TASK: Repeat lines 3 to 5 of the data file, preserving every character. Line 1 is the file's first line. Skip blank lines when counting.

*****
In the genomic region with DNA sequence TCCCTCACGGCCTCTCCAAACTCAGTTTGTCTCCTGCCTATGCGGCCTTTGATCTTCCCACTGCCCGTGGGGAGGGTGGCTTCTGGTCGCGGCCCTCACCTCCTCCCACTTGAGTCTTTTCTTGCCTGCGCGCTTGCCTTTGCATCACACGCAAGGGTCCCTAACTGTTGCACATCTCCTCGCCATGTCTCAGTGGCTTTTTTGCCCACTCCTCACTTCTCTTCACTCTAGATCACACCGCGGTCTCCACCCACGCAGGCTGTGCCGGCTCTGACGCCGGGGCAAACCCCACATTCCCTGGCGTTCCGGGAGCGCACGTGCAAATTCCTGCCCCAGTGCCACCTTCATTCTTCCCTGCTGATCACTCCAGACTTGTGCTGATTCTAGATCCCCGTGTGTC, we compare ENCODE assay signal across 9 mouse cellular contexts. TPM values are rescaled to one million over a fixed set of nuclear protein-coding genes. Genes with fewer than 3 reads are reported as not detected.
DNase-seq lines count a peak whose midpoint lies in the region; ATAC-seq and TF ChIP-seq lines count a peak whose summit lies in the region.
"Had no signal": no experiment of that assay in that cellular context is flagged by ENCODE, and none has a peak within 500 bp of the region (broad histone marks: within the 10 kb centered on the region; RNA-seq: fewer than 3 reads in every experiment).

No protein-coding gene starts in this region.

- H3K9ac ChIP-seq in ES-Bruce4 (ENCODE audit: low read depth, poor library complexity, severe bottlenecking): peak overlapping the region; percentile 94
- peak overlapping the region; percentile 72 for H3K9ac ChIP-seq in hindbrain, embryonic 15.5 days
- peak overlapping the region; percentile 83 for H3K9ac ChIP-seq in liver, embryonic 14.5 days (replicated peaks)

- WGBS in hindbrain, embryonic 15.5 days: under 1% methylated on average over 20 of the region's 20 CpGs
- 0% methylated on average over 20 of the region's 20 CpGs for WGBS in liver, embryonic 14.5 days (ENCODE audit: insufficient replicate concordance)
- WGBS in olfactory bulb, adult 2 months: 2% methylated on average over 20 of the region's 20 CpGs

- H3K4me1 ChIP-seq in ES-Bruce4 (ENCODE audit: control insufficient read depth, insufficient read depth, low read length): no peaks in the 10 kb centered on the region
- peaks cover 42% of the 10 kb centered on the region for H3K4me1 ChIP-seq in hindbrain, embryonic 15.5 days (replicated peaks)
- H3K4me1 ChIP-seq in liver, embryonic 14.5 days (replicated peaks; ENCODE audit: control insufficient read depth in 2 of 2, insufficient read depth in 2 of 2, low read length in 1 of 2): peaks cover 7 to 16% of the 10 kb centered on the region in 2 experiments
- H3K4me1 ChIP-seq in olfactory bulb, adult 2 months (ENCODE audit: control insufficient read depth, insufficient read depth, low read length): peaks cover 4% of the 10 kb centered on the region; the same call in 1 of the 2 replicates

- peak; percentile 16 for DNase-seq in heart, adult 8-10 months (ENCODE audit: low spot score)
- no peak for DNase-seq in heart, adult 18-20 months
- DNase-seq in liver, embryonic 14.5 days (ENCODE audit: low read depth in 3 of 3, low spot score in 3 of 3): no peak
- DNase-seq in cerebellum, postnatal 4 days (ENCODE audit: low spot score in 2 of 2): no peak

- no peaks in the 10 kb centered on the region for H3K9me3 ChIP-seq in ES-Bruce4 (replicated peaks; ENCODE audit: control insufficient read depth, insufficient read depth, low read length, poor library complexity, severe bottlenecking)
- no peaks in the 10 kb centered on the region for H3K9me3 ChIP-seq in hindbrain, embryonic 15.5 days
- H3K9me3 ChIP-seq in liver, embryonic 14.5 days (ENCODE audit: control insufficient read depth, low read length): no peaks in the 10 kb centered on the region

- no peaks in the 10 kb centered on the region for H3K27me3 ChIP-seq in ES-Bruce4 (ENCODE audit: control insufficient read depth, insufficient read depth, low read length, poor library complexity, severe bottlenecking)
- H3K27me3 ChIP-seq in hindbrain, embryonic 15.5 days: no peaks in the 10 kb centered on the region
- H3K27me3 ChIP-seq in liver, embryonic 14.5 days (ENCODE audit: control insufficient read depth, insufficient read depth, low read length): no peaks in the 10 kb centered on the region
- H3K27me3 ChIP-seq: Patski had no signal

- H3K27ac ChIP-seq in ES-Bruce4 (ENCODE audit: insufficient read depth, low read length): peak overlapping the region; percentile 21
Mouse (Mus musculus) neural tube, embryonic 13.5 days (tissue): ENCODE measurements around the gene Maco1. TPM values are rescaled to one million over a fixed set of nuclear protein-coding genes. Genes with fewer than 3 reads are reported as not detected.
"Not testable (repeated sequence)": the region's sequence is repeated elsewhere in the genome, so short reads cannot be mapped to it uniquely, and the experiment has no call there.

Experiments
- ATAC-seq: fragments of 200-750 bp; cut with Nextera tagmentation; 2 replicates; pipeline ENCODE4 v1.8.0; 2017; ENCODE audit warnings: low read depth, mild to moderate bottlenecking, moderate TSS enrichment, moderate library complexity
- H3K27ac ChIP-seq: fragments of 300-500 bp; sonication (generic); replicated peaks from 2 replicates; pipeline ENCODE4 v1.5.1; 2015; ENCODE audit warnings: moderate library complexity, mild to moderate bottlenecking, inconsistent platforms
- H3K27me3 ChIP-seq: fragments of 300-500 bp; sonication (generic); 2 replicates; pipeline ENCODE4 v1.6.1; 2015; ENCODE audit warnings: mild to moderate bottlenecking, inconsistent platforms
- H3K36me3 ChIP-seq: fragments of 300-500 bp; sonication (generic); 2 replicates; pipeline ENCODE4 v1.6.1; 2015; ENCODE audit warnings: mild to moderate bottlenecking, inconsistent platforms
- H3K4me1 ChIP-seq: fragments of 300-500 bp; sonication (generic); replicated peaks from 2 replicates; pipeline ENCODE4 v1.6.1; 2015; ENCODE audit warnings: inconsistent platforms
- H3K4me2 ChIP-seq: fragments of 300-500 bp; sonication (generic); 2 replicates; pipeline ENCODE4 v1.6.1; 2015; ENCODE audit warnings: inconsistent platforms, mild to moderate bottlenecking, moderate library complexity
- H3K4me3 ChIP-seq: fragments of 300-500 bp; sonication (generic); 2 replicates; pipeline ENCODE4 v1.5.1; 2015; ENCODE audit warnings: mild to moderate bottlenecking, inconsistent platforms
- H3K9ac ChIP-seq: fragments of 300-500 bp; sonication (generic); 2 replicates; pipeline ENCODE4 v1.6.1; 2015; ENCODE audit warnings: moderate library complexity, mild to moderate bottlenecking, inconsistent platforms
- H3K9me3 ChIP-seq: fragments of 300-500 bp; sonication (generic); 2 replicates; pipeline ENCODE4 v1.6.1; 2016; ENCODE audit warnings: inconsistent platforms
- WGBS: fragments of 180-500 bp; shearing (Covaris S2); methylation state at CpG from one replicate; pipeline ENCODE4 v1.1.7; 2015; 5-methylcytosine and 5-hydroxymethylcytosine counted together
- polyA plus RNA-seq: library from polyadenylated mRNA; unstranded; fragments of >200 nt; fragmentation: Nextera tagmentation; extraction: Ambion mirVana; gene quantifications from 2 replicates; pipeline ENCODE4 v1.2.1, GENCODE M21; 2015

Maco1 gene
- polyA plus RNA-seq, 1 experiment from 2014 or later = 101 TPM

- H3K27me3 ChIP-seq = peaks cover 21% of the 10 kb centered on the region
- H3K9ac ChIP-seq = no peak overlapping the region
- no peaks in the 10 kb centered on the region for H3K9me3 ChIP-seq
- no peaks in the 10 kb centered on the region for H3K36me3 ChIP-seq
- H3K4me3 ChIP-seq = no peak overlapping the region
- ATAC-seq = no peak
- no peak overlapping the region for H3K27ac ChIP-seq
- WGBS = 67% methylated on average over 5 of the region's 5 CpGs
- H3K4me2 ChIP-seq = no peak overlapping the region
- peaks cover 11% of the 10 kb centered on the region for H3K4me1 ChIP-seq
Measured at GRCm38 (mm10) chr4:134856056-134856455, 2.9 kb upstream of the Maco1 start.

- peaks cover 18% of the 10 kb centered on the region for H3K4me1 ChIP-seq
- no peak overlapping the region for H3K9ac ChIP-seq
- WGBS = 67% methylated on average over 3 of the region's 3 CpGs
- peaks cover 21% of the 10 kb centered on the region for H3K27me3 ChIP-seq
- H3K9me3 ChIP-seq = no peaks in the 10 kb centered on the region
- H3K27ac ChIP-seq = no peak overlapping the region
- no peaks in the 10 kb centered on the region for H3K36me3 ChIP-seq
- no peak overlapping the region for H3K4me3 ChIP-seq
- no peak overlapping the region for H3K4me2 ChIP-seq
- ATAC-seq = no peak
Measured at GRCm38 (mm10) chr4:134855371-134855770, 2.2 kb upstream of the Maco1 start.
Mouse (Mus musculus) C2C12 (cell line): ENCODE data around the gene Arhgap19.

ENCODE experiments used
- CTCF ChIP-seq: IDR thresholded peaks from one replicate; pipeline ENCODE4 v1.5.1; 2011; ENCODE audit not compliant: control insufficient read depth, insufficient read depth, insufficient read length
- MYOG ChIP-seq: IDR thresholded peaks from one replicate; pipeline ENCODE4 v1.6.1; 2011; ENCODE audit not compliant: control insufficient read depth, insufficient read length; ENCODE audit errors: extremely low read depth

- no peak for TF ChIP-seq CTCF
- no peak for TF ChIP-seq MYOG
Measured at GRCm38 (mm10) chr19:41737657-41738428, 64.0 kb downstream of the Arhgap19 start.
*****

"Had no signal": no experiment of that assay in that cellular context is flagged by ENCODE, and none has a peak within 500 bp of the region (broad histone marks: within the 10 kb centered on the region; RNA-seq: fewer than 3 reads in every experiment).

No protein-coding gene starts in this region.

- H3K9ac ChIP-seq in ES-Bruce4 (ENCODE audit: low read depth, poor library complexity, severe bottlenecking): peak overlapping the region; percentile 94